For another, oceans are the future source of medicines.
“The sky’s the limit,” says Dr. Deborah Gochfeld, a senior research scientist at the National Center for Natural Products Research of the University of Mississippi. “The oceans have a much broader diversity of chemical structures than are found in plants – which include uses for cancer, heart disease, and infections, among others – so it is likely that marine animals will include all of these options and more.”
Dr. William Fenical, director for marine biotechnology and biomedicine at the Scripps Institution of Oceanography in La Jolla, California, echoes the same idea. “Marine resources could be the major source of drugs in the coming years,” he pointed out.
Most of these marine resources thrive in coral reefs. “Many coral reef species produce chemicals like histamines and antibiotics used in medicine and science,” reports The Nature Conservancy, an organization whose mission is to preserve plants, animals and natural communities by protecting the lands and waters needed for their survival.
“Coral reef plants and animals are important sources of new medicines being developed to treat cancer, arthritis, human bacterial infections, heart disease, viruses, and other diseases,” says the US National Oceanic and Atmospheric Administration (NOAA). “Some coral reef organisms produce powerful chemicals to fend off attackers, and scientists continue to research the medicinal potential of these substances.”
Unfortunately, the world may lose them soon as the oceans are continuously devastated by human activities. “Once thought to be so vast and resilient that no level of human assault could damage them, the oceans are now crying out for attention,” noted a report released by the Washington-based Worldwatch Institute.
“The world’s oceans are in danger, and the enormity of the challenge is bigger than one country or organization,” the World Bank said in a statement during the World Oceans Summit held in Singapore some years back.
Nearly 270,000 tons of plastic, which is enough to fill more than 38,500 garbage trucks, is floating in the world’s oceans. This was based on a study done by 5 Gyres Institute, an organization that aims to reduce plastic in the oceans.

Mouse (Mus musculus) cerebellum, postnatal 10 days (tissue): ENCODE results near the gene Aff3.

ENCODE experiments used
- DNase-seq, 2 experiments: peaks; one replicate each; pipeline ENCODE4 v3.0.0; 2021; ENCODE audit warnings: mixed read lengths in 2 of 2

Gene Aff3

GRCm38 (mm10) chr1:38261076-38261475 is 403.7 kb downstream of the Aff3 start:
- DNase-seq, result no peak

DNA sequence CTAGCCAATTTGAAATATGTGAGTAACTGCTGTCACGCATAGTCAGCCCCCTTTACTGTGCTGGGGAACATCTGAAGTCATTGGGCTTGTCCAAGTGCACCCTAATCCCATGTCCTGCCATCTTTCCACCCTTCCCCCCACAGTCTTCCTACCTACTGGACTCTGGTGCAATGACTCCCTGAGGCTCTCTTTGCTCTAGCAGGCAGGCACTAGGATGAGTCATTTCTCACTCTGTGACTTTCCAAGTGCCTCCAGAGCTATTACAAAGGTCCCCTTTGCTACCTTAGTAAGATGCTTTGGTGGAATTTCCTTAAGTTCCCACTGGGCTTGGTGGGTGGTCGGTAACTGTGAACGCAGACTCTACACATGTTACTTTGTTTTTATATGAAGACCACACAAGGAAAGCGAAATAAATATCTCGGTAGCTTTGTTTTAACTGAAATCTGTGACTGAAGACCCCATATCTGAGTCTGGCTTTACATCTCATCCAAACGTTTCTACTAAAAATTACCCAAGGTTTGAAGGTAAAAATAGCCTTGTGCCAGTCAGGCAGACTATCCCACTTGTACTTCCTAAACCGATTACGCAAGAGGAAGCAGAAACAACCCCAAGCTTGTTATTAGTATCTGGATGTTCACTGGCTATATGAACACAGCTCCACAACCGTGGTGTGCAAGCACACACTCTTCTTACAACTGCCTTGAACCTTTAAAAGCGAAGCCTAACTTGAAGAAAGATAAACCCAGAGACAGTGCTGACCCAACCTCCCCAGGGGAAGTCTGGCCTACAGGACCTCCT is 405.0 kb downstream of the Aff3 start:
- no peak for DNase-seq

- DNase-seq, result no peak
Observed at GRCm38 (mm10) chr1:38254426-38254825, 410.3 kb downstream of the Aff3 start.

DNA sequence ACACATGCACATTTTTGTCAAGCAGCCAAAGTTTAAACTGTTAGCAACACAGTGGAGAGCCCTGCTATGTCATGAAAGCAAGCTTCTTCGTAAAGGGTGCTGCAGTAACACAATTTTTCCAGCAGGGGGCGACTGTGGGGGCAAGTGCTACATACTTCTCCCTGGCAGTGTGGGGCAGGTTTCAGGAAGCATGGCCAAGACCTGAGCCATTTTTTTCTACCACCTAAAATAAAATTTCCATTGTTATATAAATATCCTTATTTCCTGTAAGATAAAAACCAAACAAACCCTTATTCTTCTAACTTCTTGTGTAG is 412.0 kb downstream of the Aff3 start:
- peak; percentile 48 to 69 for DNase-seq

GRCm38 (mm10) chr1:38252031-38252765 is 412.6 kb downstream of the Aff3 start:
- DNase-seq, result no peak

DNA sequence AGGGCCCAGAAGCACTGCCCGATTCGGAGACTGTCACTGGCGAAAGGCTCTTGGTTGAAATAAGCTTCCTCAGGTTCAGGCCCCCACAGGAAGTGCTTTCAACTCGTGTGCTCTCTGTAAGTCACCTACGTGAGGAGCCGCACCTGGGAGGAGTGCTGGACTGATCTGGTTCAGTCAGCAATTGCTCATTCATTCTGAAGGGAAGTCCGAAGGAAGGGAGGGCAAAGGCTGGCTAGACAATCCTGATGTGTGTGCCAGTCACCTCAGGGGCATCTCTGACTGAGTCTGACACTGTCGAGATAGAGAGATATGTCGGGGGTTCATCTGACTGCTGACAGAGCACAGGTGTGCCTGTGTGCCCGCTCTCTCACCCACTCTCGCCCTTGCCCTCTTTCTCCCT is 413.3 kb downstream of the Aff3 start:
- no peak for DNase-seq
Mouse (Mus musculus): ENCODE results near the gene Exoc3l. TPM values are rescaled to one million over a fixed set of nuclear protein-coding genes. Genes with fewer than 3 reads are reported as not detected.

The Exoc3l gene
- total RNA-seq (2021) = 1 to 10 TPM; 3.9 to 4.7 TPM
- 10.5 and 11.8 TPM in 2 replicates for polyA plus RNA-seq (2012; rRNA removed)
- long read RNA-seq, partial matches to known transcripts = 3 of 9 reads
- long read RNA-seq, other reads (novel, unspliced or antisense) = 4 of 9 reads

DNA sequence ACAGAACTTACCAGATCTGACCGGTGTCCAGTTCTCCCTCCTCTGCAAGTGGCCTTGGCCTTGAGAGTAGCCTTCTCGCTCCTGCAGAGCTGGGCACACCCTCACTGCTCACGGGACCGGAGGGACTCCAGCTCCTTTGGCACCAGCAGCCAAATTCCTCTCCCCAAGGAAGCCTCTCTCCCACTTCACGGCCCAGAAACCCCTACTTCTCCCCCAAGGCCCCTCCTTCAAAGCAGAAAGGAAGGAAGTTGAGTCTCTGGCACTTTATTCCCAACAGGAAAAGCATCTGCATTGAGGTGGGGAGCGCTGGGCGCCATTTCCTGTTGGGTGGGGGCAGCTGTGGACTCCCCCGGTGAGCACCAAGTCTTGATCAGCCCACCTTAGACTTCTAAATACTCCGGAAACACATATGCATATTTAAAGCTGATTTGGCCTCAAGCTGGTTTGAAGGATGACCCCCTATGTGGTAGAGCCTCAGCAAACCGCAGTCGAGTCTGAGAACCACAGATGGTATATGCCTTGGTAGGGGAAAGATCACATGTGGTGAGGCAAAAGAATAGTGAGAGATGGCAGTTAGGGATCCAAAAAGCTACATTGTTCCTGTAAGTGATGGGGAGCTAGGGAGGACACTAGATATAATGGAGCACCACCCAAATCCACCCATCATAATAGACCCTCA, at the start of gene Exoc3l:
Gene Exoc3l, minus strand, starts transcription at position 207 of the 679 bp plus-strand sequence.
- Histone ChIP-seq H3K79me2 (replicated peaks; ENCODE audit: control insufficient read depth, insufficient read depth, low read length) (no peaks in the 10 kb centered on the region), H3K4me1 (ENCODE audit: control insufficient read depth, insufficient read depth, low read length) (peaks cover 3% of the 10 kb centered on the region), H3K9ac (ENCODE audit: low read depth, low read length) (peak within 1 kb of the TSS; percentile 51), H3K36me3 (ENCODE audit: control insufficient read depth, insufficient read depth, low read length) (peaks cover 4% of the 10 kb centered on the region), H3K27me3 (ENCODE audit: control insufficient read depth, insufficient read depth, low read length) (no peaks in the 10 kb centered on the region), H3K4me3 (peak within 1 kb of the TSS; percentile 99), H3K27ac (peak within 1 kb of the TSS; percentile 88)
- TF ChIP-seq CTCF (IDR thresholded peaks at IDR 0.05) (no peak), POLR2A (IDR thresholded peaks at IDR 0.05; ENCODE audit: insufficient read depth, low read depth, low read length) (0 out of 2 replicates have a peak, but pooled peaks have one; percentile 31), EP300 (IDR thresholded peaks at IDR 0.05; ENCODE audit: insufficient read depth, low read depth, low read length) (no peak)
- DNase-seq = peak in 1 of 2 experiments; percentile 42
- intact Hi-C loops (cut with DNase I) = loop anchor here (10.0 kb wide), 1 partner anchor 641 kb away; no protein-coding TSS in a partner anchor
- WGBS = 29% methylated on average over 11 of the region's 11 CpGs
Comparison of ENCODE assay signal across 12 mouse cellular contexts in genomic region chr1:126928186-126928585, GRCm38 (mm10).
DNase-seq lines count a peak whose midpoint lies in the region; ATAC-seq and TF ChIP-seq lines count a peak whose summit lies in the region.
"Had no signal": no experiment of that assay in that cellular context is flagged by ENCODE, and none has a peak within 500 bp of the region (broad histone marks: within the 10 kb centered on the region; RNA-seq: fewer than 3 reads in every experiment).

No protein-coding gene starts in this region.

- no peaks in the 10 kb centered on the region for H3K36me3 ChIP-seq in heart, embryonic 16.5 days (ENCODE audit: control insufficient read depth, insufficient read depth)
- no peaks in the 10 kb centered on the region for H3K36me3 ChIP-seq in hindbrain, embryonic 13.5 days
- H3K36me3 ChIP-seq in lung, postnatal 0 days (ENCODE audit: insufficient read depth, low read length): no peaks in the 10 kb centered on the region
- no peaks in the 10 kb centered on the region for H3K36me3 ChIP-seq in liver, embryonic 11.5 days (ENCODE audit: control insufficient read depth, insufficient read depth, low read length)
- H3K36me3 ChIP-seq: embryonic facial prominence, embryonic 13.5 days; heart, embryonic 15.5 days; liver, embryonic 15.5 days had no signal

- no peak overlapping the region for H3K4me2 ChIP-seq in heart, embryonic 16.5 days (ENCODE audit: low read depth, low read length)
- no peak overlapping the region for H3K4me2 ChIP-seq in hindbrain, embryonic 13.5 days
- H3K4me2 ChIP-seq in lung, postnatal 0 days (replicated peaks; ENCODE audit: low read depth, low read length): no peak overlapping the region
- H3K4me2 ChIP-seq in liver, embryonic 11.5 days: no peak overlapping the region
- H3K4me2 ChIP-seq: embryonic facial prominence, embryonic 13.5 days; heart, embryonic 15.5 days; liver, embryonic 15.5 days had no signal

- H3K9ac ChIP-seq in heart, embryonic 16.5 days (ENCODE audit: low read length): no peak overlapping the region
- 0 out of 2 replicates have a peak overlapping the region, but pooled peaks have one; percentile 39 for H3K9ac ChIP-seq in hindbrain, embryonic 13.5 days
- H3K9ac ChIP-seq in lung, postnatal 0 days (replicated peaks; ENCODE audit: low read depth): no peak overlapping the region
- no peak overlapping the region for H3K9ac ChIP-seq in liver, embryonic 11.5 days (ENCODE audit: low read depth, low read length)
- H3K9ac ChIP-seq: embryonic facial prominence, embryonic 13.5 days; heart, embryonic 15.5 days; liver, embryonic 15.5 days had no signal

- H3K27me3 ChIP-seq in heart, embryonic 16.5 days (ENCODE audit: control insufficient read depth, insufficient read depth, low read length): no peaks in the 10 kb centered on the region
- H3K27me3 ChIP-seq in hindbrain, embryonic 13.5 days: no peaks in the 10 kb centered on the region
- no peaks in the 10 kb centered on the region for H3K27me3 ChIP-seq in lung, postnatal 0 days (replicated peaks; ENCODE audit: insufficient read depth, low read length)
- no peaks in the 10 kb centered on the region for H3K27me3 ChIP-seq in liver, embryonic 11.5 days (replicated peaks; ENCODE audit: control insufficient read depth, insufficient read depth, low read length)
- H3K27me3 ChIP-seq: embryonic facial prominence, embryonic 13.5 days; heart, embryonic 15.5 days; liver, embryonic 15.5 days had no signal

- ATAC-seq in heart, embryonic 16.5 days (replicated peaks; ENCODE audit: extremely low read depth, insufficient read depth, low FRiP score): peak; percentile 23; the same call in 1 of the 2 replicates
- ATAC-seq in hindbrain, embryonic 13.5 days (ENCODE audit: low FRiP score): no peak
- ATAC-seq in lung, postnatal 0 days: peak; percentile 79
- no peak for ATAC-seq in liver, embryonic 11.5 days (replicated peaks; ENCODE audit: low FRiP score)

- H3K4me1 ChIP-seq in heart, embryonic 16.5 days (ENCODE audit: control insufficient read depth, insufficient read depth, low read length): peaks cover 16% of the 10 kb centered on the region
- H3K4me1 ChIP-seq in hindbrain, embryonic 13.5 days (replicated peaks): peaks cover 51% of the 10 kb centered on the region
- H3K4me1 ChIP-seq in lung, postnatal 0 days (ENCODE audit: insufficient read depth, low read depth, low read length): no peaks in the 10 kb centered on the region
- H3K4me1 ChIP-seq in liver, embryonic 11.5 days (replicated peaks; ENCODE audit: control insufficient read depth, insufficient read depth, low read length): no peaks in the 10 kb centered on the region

The recent finding is comparable to an earlier study done by researchers in Spain who used different methodology. That said study estimated “there were 7,000 to 35,000 tons of plastics this size floating in the ocean.”
These plastics are likely to stay in the oceans. “Plastics persist for up to 50 years and, because they are usually buoyant, they are widely distributed by ocean currents and wind,” notes World Resources Institute.
Oil is another widespread pollutant in the oceans. In the Philippines, the sinking of a Caltex oil tanker in Limay, Bataan in 1990 comes to mind. Although it was much smaller in proportions — when compared to the 11 million gallons of oil spilled from the Exxon Superlaner Valdez in Alaska in 1989 — it gave Filipinos a preview of the potential hazards of oil spills.
Continued overfishing is serving to further undermine the resilience of ocean systems, and contrary to some claims, despite some improvements largely in developed regions, fisheries management is still failing to halt the decline of key species and damage to the ecosystems on which marine life depends.
“For the first time in this century, world marine fish catches are declining,” deplored Greenpeace, the international environmental organization. “Many of the world’s formerly productive fisheries are seriously depleted, and some have collapsed due to overfishing.”